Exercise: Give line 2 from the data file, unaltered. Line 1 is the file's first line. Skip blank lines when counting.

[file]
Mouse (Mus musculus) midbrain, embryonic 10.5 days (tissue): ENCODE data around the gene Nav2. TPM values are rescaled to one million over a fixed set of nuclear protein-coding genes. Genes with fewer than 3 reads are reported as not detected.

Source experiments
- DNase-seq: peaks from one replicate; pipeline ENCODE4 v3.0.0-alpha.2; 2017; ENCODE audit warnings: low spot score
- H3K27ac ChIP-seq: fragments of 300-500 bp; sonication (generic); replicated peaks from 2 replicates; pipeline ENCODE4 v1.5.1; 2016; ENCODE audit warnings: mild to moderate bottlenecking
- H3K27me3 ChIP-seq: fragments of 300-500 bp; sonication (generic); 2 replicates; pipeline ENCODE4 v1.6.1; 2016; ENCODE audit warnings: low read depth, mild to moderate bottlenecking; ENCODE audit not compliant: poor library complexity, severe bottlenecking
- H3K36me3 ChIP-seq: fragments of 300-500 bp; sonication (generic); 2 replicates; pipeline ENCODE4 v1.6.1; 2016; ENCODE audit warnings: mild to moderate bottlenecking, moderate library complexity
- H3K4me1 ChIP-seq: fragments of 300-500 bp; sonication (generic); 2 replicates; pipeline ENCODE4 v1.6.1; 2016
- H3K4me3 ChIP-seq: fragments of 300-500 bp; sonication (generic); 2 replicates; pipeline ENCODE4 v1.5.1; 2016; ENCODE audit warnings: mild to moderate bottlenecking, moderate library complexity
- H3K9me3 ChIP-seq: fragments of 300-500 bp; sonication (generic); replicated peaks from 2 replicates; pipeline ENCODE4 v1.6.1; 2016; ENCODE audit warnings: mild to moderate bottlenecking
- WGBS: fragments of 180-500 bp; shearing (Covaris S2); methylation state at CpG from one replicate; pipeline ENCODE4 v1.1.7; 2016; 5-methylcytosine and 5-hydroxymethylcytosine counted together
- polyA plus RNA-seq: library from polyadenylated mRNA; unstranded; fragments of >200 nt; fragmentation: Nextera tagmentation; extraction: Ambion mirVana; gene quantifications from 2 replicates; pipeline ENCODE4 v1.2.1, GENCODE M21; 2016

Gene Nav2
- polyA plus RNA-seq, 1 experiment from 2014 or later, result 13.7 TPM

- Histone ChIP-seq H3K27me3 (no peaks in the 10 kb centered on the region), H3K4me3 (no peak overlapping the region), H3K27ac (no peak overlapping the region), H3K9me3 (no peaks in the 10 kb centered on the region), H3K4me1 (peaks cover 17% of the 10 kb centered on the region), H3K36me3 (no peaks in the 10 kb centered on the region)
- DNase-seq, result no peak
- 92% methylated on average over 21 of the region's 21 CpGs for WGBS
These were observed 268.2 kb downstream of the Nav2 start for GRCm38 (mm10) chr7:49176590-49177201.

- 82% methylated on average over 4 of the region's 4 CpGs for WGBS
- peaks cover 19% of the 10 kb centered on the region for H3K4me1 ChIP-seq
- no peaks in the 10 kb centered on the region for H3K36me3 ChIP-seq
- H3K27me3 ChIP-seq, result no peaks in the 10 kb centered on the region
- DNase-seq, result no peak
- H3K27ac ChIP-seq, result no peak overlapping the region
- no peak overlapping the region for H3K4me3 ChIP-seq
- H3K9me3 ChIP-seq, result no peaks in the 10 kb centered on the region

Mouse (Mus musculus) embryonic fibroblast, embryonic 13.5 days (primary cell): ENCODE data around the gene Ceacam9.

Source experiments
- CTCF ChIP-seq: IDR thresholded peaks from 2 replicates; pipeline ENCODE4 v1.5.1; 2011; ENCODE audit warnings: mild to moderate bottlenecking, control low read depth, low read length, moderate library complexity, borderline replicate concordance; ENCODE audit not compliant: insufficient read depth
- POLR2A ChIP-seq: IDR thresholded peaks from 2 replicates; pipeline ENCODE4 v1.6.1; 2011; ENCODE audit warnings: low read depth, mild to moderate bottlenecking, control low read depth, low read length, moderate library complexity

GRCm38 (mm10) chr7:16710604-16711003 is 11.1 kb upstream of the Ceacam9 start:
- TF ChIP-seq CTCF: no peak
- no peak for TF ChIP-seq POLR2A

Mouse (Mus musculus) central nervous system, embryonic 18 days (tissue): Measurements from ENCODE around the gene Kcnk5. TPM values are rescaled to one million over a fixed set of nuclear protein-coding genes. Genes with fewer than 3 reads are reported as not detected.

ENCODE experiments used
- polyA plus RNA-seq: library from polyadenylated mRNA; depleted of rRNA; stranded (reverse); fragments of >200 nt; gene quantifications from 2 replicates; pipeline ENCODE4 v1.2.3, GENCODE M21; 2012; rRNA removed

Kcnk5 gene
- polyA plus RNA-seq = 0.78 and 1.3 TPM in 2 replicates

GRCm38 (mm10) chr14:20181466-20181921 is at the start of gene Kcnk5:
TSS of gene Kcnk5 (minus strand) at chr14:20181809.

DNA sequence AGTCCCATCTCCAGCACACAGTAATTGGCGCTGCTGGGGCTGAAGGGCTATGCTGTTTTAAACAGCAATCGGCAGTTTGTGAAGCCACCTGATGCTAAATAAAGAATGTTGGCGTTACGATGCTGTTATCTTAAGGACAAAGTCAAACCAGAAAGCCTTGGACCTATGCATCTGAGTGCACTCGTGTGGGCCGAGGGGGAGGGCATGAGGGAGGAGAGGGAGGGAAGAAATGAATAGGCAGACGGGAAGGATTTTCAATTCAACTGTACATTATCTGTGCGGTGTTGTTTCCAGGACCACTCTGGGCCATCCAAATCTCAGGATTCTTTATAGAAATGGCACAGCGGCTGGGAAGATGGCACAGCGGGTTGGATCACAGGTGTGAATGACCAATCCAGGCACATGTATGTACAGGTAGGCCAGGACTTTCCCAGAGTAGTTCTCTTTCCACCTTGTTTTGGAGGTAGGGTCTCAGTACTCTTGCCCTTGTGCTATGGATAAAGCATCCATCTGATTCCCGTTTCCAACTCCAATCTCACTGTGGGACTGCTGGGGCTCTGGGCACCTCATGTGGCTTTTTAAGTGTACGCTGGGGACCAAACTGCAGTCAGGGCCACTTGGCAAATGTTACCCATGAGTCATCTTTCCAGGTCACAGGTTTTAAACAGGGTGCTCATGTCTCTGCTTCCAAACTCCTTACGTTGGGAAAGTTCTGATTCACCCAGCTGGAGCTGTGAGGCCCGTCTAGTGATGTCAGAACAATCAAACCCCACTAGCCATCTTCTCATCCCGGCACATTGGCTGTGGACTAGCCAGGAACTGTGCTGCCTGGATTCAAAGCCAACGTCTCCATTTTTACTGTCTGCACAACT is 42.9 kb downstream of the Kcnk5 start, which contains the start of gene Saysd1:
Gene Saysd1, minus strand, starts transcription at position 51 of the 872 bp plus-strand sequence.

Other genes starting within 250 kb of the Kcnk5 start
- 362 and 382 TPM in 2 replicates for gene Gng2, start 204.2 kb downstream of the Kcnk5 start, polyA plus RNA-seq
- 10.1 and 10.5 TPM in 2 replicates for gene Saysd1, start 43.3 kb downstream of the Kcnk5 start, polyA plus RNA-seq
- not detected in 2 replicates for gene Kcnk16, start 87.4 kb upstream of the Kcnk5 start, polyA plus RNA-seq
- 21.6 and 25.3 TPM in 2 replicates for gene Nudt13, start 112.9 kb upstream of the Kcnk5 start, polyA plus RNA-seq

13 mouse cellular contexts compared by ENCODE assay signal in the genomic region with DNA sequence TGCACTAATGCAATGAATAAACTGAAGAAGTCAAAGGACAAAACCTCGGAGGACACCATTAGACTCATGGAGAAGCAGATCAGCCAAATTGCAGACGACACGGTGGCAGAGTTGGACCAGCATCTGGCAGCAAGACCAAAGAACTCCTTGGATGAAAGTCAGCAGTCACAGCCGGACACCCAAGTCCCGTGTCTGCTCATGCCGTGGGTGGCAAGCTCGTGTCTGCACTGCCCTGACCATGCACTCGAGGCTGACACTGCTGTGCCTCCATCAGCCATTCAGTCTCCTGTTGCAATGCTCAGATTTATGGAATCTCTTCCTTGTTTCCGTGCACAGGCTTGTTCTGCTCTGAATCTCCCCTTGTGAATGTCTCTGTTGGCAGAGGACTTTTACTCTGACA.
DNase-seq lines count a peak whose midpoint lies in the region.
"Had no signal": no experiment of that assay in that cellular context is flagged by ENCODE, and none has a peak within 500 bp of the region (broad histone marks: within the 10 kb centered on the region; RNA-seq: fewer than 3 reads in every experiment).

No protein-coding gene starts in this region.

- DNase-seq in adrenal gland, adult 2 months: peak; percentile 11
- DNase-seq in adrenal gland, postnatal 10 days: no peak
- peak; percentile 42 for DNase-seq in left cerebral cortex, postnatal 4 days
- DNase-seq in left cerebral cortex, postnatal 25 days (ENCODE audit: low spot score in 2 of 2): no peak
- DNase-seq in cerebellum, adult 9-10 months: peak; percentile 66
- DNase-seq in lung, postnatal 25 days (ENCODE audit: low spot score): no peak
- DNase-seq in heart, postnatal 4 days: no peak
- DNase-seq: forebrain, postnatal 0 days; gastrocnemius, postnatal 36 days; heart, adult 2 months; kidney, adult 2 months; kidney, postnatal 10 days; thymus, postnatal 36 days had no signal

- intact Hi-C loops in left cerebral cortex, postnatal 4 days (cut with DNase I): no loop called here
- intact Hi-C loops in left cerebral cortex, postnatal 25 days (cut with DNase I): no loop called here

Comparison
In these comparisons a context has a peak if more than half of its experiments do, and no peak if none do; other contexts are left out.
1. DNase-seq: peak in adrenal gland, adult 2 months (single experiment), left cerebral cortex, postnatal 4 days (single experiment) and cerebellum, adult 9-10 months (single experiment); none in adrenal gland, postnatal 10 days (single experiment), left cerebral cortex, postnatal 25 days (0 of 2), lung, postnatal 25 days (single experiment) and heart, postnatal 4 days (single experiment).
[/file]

Source experiments